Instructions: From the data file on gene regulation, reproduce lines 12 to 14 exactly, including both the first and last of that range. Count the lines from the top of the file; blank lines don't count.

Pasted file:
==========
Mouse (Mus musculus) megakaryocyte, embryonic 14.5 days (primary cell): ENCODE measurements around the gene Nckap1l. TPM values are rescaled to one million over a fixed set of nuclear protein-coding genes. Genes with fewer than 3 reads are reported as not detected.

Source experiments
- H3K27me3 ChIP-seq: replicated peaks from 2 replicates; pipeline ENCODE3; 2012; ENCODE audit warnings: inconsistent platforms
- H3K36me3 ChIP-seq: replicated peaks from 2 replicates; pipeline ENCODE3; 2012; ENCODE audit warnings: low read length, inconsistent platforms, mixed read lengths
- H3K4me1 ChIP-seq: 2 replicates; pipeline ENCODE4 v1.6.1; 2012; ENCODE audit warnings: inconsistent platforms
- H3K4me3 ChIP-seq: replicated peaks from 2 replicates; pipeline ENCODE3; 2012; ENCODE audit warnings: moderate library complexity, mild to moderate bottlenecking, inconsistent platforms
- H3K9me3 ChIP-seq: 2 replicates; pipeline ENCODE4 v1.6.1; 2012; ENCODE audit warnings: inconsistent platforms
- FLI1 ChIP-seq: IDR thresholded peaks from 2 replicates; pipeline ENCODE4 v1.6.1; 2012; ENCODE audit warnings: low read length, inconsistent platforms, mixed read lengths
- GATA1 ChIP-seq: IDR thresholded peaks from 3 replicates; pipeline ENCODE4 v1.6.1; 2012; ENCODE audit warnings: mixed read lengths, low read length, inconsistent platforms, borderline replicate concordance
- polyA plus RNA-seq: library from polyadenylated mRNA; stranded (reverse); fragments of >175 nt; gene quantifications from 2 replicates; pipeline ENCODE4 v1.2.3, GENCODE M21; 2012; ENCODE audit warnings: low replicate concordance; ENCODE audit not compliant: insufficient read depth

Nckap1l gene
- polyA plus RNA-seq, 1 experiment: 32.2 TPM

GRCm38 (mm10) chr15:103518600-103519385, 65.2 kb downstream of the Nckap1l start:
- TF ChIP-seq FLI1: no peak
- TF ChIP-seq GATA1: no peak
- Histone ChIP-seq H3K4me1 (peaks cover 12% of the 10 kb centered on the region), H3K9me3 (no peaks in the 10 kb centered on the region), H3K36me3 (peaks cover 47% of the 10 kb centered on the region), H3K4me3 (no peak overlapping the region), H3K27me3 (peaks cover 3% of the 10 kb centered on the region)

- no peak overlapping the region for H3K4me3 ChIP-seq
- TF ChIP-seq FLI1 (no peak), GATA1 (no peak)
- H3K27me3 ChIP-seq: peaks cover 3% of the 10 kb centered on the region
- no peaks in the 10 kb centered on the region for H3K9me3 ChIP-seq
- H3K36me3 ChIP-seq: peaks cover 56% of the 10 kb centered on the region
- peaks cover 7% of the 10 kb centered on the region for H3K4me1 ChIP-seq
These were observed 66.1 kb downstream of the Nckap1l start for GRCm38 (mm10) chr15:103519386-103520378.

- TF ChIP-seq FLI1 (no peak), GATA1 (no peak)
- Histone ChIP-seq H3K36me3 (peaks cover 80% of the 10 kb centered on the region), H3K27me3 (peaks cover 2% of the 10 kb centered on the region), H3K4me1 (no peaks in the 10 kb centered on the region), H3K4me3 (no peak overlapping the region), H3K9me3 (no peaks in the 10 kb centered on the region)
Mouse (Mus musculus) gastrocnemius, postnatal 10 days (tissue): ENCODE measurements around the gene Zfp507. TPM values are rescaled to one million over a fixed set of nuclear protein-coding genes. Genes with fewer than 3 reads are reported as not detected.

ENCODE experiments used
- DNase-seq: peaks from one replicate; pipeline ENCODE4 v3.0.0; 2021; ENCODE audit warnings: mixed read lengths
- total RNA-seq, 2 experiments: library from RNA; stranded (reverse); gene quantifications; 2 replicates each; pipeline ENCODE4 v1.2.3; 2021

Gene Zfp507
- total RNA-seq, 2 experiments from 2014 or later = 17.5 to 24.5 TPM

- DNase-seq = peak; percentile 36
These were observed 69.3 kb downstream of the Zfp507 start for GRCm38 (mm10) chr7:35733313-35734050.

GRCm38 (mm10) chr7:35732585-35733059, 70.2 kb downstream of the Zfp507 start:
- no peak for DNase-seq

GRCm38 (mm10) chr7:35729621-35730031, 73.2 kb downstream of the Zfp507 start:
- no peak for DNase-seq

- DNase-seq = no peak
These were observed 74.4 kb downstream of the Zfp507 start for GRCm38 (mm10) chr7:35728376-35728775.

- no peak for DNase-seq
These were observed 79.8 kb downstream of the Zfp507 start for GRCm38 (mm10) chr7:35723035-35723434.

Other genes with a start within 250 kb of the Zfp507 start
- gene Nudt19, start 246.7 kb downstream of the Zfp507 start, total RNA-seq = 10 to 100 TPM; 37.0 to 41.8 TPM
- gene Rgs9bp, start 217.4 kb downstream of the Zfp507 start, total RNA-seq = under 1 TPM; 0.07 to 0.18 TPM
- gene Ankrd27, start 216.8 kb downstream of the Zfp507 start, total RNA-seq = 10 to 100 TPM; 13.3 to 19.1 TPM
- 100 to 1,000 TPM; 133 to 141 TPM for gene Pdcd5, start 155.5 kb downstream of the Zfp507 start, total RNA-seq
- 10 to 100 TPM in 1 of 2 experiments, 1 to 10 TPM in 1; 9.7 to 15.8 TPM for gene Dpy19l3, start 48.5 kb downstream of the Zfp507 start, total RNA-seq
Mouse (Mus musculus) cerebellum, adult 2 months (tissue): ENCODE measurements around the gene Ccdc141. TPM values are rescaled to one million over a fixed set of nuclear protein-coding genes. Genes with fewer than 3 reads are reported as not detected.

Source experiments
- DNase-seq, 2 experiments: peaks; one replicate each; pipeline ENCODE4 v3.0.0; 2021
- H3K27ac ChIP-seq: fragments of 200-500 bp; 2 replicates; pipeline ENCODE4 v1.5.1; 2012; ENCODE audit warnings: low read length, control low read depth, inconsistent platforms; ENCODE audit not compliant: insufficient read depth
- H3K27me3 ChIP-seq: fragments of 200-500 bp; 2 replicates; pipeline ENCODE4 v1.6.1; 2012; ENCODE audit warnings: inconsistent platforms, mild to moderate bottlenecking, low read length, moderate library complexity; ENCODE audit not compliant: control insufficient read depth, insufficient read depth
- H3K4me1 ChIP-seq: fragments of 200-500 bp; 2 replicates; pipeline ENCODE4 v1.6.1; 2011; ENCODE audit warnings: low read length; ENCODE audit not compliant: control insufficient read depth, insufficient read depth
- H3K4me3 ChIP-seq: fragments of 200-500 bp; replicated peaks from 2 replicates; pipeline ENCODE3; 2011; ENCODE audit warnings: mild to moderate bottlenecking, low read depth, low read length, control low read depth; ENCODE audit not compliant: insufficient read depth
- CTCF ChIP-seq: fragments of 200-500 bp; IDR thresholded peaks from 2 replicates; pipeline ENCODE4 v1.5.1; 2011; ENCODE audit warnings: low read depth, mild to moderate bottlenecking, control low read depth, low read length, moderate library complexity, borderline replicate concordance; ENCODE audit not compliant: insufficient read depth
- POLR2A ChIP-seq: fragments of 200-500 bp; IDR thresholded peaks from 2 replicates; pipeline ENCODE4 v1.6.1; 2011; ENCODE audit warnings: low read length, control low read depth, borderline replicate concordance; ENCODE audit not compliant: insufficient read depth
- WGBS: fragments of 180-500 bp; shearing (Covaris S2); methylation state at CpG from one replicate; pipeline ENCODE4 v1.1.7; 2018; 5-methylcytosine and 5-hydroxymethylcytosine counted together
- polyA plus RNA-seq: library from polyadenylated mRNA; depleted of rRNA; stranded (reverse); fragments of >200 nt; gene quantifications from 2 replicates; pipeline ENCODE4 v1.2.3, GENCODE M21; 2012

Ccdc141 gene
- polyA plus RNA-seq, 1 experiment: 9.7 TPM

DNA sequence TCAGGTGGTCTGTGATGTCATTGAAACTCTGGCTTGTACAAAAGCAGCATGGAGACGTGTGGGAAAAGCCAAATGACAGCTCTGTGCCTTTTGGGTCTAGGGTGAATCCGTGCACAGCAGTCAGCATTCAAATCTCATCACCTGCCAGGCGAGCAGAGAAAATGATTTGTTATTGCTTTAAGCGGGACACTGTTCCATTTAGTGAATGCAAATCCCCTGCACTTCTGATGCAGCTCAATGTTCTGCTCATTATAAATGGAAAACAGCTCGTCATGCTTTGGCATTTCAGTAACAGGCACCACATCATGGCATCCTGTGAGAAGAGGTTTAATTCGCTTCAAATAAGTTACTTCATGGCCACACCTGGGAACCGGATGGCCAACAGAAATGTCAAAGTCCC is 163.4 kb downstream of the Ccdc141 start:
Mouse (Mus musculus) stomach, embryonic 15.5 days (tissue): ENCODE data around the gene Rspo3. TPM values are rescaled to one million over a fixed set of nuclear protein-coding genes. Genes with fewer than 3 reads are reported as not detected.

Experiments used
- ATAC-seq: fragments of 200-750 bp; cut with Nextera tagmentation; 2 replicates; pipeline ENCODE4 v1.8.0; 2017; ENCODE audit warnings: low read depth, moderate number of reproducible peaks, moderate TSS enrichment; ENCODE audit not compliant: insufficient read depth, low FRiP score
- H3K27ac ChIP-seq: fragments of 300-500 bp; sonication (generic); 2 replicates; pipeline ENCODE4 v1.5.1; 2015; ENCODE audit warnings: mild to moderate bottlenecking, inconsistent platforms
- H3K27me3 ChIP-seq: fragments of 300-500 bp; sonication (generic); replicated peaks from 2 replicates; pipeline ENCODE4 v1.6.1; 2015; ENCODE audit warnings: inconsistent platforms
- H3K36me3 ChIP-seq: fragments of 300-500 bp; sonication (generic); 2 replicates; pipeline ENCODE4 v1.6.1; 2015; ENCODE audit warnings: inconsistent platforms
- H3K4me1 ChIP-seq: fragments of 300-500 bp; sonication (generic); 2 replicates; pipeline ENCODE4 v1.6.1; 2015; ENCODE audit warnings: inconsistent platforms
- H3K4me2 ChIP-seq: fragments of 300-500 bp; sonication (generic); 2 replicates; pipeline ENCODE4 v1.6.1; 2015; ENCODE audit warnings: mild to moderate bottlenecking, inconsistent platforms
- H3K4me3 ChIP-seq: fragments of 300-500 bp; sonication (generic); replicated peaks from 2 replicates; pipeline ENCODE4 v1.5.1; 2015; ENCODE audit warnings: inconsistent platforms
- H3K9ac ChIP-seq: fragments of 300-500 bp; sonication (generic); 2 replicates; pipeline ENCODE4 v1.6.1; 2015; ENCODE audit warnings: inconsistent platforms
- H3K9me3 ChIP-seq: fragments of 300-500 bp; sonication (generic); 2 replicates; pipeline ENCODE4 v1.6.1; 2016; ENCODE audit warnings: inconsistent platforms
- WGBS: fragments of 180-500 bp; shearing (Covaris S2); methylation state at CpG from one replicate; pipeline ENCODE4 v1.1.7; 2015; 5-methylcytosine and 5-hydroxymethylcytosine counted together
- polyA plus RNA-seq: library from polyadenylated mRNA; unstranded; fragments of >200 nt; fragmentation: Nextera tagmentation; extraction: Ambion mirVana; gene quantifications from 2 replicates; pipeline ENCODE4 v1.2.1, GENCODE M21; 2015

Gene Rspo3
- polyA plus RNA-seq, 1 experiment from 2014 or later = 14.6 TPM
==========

- polyA plus RNA-seq, 1 experiment: 32.2 TPM

GRCm38 (mm10) chr15:103518600-103519385, 65.2 kb downstream of the Nckap1l start:
- TF ChIP-seq FLI1: no peak